Glycerophosphocholines (GP01)

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Phosphatidylcholine (PC) is a phospholipid that is a major constituent of cell membranes. Phosphatidylcholine is also known as PtdCho, 1,2-diacyl-:ussn:ue-glycero-3-phosphocholine or lecithin. It has a role in the maintenance of cell-membrane integrity and is vital to all of the basic biological processes. These are information flow that occurs within cells from DNA to RNA to proteins, the formation of cellular energy and intracellular communication or signal transduction. Phosphatidylcholine, particularly phosphatidylcholine rich in polyunsaturated fatty acids, has a marked fluidizing effect on cellular membranes. Decreased cell-membrane fluidization and breakdown of cell-membrane integrity, as well as impairment of cell-membrane repair mechanisms, are associated with a number of disorders, including liver disease, neurological diseases, various cancers and cell death.


Chemically, Phosphatidylcholine is a glycerophospholipid, built on glycerol and substituted at all three carbons. Carbons 1 and 2 are substituted by fatty acids and carbon 3 by phosphorylcholine.


Formula: C10H18NO8PR2

LIPID MAPS Phosphatidylcholine generic structure

Natural sources



Trivial - non systematic - names:

  • Phosphatidylcholine
  • Lecithin
  • 1,2-Diacyl-sn-glycero-3-phosphocholine


Glycerophospholipids and subclasses

Biophysical properties

Biology / biochemistry

Biochemical synthesis

Mammalian cells derive the bulk of their PC from the “Kennedy pathway” described in the work of Kennedy and coworkers almost 40 years ago that is located at the cytosolic side of the endoplasmatic reticulum. Here the first step is the phosphorylation of choline by the enzyme choline kinase (Fig. 24_2).

Figure 24_2. Kennedy Pathway
Figure 24_2. Kennedy Pathway

The formed phosphocholine is subsequently activated by a phosphate cytidylyltransferase that generates CDP-choline. Finally the enzyme choline phosphotransferase transfers the choline group of CDP-choline to diacylglycerol (DAG) which leads to the formation of PC. Alternatively, phosphatidylethanolamine (PE) is generated via the “Kennedy pathway” employing similar biochemical reaction steps. The PE thus formed can be sequentially methylated on its primary amine using S-adenosylmethionine as the methyl donor by the enzyme PE-N-Methyl-Transferase (PEMT) to form PC after the sequential transfer of 3 methyl groups. These sequential reactions are termed the PEMT pathway.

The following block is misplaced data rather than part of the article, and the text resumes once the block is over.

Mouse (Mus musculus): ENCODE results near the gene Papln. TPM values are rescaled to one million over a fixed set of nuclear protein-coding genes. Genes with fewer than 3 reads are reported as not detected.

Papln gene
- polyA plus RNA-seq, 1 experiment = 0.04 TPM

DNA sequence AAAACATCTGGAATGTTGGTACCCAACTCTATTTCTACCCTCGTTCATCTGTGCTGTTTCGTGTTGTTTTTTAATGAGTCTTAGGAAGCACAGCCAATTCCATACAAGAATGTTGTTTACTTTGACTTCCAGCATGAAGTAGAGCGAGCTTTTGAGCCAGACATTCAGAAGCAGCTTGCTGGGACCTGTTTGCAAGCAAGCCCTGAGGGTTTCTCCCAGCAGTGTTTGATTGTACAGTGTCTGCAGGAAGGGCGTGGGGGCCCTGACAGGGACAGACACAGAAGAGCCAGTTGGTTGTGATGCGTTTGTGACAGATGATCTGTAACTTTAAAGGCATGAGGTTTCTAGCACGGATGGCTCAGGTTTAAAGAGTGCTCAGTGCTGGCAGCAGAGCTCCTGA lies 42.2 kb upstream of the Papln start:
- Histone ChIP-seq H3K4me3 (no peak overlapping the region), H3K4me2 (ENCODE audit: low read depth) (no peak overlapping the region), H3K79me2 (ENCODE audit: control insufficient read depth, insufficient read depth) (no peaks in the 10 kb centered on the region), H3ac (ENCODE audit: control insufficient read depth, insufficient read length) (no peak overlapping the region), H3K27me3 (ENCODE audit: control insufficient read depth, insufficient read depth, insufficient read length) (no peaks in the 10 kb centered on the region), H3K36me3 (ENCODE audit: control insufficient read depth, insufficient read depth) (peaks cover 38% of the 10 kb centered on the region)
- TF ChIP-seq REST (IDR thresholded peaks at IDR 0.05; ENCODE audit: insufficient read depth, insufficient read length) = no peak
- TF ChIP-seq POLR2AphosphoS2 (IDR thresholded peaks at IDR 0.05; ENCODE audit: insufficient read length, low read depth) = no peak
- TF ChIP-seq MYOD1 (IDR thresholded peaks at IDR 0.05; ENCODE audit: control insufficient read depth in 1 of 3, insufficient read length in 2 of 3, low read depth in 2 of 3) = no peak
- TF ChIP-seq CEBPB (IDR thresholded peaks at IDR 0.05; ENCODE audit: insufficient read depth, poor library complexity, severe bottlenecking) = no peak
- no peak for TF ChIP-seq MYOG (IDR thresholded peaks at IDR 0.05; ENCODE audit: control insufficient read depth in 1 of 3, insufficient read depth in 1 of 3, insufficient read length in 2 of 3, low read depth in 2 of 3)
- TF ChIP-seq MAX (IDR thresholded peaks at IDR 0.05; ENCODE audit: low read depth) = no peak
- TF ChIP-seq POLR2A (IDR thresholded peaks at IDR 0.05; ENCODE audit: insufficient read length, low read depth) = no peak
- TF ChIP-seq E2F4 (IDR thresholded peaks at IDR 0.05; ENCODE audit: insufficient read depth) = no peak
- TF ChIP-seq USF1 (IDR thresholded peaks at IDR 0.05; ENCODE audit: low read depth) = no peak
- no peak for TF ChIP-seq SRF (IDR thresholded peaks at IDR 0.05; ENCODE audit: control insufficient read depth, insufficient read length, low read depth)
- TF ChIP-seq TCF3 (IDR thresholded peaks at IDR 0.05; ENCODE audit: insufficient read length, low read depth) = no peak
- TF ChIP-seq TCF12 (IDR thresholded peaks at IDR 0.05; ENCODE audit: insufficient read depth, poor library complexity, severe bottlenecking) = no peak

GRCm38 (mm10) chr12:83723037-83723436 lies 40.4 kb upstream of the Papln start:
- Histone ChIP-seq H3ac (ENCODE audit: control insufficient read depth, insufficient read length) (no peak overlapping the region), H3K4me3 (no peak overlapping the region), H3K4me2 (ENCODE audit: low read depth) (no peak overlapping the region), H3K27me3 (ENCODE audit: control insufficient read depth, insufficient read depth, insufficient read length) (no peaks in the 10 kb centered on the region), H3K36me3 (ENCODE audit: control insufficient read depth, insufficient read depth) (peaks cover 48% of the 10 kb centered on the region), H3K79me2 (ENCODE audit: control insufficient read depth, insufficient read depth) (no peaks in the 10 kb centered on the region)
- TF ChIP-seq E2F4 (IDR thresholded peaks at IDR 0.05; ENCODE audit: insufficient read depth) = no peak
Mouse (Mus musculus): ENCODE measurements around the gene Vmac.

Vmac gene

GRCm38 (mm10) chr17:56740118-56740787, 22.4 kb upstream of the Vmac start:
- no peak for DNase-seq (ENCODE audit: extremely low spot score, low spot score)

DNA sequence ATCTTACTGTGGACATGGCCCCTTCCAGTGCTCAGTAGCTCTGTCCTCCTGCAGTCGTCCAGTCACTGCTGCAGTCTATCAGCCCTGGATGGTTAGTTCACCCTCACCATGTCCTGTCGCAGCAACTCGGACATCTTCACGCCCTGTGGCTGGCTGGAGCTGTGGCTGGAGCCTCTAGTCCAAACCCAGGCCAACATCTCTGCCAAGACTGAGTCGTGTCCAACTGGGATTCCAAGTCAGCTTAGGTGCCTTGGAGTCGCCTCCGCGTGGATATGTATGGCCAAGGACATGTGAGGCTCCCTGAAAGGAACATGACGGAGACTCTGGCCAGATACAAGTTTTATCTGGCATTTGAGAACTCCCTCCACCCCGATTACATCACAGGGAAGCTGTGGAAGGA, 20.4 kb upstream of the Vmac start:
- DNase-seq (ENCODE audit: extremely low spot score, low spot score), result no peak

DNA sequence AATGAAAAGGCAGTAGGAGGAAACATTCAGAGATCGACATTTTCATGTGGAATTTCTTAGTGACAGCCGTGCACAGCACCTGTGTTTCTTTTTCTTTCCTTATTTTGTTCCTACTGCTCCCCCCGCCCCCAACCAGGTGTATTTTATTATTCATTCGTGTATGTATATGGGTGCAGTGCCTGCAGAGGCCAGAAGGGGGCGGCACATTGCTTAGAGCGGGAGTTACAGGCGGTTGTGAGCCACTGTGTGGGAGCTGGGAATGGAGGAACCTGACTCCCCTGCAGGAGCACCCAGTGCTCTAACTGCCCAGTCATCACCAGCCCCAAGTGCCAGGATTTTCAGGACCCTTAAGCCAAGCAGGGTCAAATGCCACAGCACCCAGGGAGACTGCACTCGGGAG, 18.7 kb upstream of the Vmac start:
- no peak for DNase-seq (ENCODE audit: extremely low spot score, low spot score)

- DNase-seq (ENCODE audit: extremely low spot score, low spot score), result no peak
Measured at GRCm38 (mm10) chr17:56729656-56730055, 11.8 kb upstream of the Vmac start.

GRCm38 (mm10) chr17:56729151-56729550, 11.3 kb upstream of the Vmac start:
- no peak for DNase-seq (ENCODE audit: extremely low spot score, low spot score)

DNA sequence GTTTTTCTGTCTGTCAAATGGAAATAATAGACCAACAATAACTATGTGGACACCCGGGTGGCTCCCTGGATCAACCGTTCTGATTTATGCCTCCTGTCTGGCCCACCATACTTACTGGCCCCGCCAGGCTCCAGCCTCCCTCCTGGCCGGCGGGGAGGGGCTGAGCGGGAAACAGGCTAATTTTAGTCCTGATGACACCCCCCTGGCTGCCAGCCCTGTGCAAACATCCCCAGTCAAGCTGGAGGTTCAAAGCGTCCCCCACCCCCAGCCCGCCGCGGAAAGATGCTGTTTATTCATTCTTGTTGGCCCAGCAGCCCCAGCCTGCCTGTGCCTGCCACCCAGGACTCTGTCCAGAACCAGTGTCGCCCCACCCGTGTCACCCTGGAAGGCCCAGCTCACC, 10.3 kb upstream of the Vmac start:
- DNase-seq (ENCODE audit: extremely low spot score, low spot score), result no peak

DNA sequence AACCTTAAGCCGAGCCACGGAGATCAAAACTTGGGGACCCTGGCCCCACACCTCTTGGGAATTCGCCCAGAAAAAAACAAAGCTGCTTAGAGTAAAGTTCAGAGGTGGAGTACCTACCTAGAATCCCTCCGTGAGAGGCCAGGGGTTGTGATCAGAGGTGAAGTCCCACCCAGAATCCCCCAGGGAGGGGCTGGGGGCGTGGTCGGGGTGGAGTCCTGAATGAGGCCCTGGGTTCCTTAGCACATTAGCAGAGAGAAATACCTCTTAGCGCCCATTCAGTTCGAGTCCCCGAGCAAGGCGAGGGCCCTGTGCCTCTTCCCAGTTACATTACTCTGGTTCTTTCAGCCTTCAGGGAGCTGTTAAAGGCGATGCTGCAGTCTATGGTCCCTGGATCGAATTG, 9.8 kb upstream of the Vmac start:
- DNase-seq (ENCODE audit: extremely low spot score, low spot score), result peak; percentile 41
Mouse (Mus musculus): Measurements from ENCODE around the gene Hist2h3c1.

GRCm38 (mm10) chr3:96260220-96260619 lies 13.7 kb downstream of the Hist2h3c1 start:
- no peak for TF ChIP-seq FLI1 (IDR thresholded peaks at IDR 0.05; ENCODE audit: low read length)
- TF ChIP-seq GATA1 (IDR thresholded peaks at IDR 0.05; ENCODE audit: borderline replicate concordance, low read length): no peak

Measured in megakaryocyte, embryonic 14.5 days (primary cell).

Both the phosphatidylserine and “Kennedy pathway” are found in mammalian cells but there are some tight restrictions on specific elements of the pathways. In contrast to yeast, the methylation reaction in mammalian cells is not sufficient for supplying all of the PC needed for cell growth.

Summed up, in vivo, phosphatidylcholine is produced via two major pathways. In the predominant pathway, two fatty acids are added to glycerol phosphate to generate phosphatidic acid. Next, phosphatidic acid is converted to diacylglycerol, after which phosphocholine is added on from CDPcholine. The second, minor pathway is phosphatidylethanolamine methylation, in which the phosphatidylethanolamine has three methyl groups added to its ethanolamine head-group, thereby converting it into phosphatidylcholine.


Enzymes/gene lists

  • Choline kinase

Dietary choline is absorbed by the intestine in the form of lysophosphatidylcholine or choline, and uptake of the latter is mediated by choline transporters. Upon entry into the cell, choline is immediately phosphorylated to phosphocholine or oxidized to betaine in some cell types such as hepatocytes. The phosphorylation of choline is catalyzed by choline kinase. The choline kinases can exist as either homodimers or heterodimers.

  • CTP:phosphocholine cytidylyltransferase

Although choline kinase catalyzes the initial and committed step in the conversion of choline to PC, choline kinase is usually not considered to be rate-limiting or to regulate the rate of PC biosynthesis. Rather, the second reaction in the pathway, catalyzed by CTP:phosphocholine cytidylyltransferase (CT), is usually rate-limiting. CT in the mouse is also encoded by two genes. Pcyt1a encodes CT 2 and the splice variant CT 3 and is located on chromosome 16 .

  • CDP-choline:1,2-diacylglycerol cholinephosphotransferase

The final reaction in the choline pathway for PC biosynthesis is catalyzed by CDP-choline:1,2-diacylglycerol cholinephosphotransferase (CPT). This enzyme has never been purified from any source, probably because it is an intrinsic membrane protein found primarily on the ER. With new molecular tools, such as the use of a tagged protein in an expression system, CPT purification can now be undertaken with a higher probability of success. Also, the gene(s) in mice that encodes CPT has not been characterized. However, two human CPT cDNAs have been cloned and expressed . Most studies indicate that there is an excess of CPT activity in cells; hence, the amount of enzyme does not limit the rate of PC biosynthesis. However, in vivo, it seems clear that the CPT reaction is governed by the supply of both CDP-choline and diacylglycerol.

Source: Zhaoyu Li and Dennis E. Vance, Journal of Lipid Research, Vol. 49, 1187-1194, June 2008

Associated biological processes


Analysis methods

Chemical synthesis

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